We’re going to take a break from the slaughter in the streets of Bloomington over the naming of a new general manager at radio station WFHB. You know — a city divided against itself, brother against brother, and all that. With the grace of god and the tender mercies of men and women of peace, the blood may soon stop flowing.

Well, okay, at least the snippy comments, sidelong looks, and emphatic harrumphs may cease; Bloomington is not Syria so we have to take pride in whatever civil war we can muster.

Anyway, a story out of Texas — where else? — has been sticking in my craw the last week as Bloomingtonians girded themselves against the invasion of Kevin Culbertson.

You’ve probably seen the story on your preferred social media outlet or on newsy sites ranging from Think Progress to InfoWars. It seems some kid went to school one day last week and stood in line for his breakfast. He comes from a needy family so his breakfast is discounted. The way it works, his mother pays into an account, which is debited each time he sits down to eat at school. If his account is tapped out, he’ll be denied his grub.

Turns out the kid’s account was shy 30 cents on the day in question. The cafeteria servers wouldn’t give him his tray. He called his mom who, in turn, called the school and said she’d be right over to throw some cash into the account. But that, apparently, wasn’t good enough for the cafeteria servers. They dumped his tray in the garbage and told the kid to scoot to class.

His mother told reporters afterward: “There were kids all around him. I think he may have been a little embarrassed and upset and, of course, hungry.”

School officials told reporters thems the rules and they ain’t nuffin’ they can do about it.

Scene from "Oliver!"

“Please Sir, Can I Have Some More?”

Maybe so. Rules are rules and if we don’t follow them all of society will devolve into chaos and next thing you know men will be able to marry men and brown-skinned commies will be elected president.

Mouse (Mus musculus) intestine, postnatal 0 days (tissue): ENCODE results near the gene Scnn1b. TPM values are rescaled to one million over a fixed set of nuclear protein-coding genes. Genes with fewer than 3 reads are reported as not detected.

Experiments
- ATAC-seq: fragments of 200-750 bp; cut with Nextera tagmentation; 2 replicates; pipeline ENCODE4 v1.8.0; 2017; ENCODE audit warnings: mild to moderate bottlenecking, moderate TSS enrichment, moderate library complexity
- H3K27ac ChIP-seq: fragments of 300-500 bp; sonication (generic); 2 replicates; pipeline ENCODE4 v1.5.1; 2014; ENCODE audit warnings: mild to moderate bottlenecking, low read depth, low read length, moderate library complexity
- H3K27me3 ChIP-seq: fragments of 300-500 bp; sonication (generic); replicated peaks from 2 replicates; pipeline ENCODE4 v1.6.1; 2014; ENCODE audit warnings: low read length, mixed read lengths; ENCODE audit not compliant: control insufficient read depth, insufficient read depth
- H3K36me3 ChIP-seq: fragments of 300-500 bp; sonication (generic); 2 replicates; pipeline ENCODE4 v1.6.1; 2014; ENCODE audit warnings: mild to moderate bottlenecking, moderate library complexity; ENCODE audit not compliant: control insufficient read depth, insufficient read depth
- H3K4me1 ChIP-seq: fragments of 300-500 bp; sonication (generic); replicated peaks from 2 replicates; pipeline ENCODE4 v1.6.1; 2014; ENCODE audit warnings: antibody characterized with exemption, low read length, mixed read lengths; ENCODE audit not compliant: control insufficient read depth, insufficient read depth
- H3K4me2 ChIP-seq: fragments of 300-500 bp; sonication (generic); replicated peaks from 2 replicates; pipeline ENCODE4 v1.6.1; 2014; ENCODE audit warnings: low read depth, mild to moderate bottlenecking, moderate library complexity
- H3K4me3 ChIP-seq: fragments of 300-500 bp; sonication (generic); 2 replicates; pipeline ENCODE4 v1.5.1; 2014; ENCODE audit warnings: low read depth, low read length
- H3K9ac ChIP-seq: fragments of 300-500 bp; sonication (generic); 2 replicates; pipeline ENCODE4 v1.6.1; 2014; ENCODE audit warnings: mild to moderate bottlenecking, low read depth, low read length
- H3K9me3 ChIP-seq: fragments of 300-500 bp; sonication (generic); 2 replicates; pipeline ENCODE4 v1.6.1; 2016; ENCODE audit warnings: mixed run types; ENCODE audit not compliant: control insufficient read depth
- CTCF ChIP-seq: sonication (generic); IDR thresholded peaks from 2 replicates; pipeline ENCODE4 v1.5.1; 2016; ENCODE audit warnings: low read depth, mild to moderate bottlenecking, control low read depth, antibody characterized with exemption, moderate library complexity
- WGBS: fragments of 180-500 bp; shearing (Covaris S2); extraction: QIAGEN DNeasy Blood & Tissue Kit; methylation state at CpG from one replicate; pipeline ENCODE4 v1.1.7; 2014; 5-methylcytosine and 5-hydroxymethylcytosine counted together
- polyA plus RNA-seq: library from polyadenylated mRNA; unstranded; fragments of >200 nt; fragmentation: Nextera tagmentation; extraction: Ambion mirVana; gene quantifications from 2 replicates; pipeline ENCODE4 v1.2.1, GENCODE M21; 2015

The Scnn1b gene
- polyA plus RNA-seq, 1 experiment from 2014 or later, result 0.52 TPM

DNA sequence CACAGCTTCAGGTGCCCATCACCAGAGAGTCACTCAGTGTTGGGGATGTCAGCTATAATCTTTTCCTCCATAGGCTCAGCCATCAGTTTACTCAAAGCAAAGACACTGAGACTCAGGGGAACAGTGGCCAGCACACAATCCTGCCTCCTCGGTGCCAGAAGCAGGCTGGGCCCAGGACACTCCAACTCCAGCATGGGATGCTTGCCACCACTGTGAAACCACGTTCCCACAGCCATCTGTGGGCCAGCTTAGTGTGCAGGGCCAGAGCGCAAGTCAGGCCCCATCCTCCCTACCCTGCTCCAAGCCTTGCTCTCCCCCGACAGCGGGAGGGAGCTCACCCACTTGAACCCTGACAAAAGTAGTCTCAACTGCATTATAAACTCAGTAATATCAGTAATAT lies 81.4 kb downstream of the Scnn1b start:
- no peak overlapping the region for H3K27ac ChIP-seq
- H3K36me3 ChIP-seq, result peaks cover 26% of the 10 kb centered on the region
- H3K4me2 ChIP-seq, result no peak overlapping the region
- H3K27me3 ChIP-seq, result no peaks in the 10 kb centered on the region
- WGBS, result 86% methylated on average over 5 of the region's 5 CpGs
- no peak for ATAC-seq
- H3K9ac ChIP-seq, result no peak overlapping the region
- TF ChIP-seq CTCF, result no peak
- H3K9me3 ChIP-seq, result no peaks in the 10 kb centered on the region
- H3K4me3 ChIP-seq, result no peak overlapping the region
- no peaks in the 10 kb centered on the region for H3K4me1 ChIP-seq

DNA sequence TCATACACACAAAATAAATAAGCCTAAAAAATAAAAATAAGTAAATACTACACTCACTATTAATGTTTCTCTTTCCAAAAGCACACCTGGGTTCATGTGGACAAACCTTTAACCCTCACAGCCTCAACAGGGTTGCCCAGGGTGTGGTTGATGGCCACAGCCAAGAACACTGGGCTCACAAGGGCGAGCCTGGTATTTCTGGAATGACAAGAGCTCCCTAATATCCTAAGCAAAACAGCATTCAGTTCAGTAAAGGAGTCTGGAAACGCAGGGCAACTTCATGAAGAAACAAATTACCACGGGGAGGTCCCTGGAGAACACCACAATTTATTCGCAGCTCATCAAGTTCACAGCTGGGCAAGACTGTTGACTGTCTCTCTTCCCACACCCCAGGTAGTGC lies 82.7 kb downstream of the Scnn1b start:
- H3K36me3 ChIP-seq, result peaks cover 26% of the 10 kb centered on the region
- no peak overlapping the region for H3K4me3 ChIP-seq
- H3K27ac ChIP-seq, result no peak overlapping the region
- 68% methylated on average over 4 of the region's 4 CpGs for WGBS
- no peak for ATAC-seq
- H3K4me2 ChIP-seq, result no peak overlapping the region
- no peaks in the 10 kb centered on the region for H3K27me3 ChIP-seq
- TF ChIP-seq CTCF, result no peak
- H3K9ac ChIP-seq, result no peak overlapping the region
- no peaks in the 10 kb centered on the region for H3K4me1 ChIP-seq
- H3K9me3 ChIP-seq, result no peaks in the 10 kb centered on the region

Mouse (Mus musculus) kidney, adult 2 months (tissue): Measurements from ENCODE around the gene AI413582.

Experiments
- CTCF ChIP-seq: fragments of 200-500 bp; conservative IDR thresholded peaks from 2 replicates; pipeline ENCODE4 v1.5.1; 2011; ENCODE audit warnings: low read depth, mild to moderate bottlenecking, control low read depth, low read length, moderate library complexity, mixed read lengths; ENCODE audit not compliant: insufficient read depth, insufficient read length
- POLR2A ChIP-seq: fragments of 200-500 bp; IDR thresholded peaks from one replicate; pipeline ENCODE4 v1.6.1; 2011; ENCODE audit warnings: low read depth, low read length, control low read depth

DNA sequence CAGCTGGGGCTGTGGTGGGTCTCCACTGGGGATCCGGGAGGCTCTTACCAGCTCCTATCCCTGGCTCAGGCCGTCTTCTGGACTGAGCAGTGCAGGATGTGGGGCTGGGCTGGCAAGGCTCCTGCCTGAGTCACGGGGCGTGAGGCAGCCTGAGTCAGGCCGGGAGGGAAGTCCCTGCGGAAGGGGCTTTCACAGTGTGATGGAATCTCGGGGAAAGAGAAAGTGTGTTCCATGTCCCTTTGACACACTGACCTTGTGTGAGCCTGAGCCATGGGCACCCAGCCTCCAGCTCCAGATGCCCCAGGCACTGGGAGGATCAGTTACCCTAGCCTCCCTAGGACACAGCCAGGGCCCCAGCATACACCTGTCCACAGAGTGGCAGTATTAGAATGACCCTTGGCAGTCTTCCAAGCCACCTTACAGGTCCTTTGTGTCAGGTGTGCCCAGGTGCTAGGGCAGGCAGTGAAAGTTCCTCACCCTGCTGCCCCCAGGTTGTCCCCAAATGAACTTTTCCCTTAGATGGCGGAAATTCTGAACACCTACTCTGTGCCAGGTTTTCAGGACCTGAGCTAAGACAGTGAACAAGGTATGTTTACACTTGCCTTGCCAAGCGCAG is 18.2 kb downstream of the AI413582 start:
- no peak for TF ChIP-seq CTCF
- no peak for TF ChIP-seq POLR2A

Honestly, what else are officious bureaucrats supposed to say?

So I won’t quibble with the spokesbeings for the Dickinson, Texas, Independent School District.

I will, though, happily deliver verbal slaps to those cafeteria servers.

Is it so important to you to follow every single goddamned trivial rule, I would ask (correction: demand), that you’d humiliate a 12-year-old kid and deny him his breakfast?

It was 30 cents, for pity’s sake! Thirty goddamned cents. You mean to say you couldn’t have fished out a nickel and a quarter from your own pockets just to save him from humiliation and make sure his belly was full for a day of learning?

And let’s say none of the cafeteria servers could scrape up the 30 cents. Couldn’t they have just given him his tray and forgotten about the pennies he owed? I mean, if they felt it was so important, they could have pulled him aside and said, Look, kid, tell your mom to keep your account up to date.

The original story about this incident ran on Houston TV station KTRK, an ABC affiliate. Several grafs down in the piece, reporter Erik Barajas says it’s not known if the Dickinson ISD will change its procedures so this kind of thing won’t happen again.

I say screw the ISD, Erik. You should have peppered the cafeteria servers with the very questions I pose above. Organizations, departments, and bureaucracies are chock full of rules and regs that can’t be violated on penalty of death. It’s human beings who put these strictures, even the silliest of them, into action.

And human beings denied a 12-year-old his breakfast, humiliating him as part of the bargain.

Over 30 cents.

You want a revolution? Here’s the clarion call for it: People of America! Violate stupid regulations and procedures! Disobey officious, idiotic bosses!

What happened in Dickinson wasn’t a problem with the system; it was a lack of individual human decency.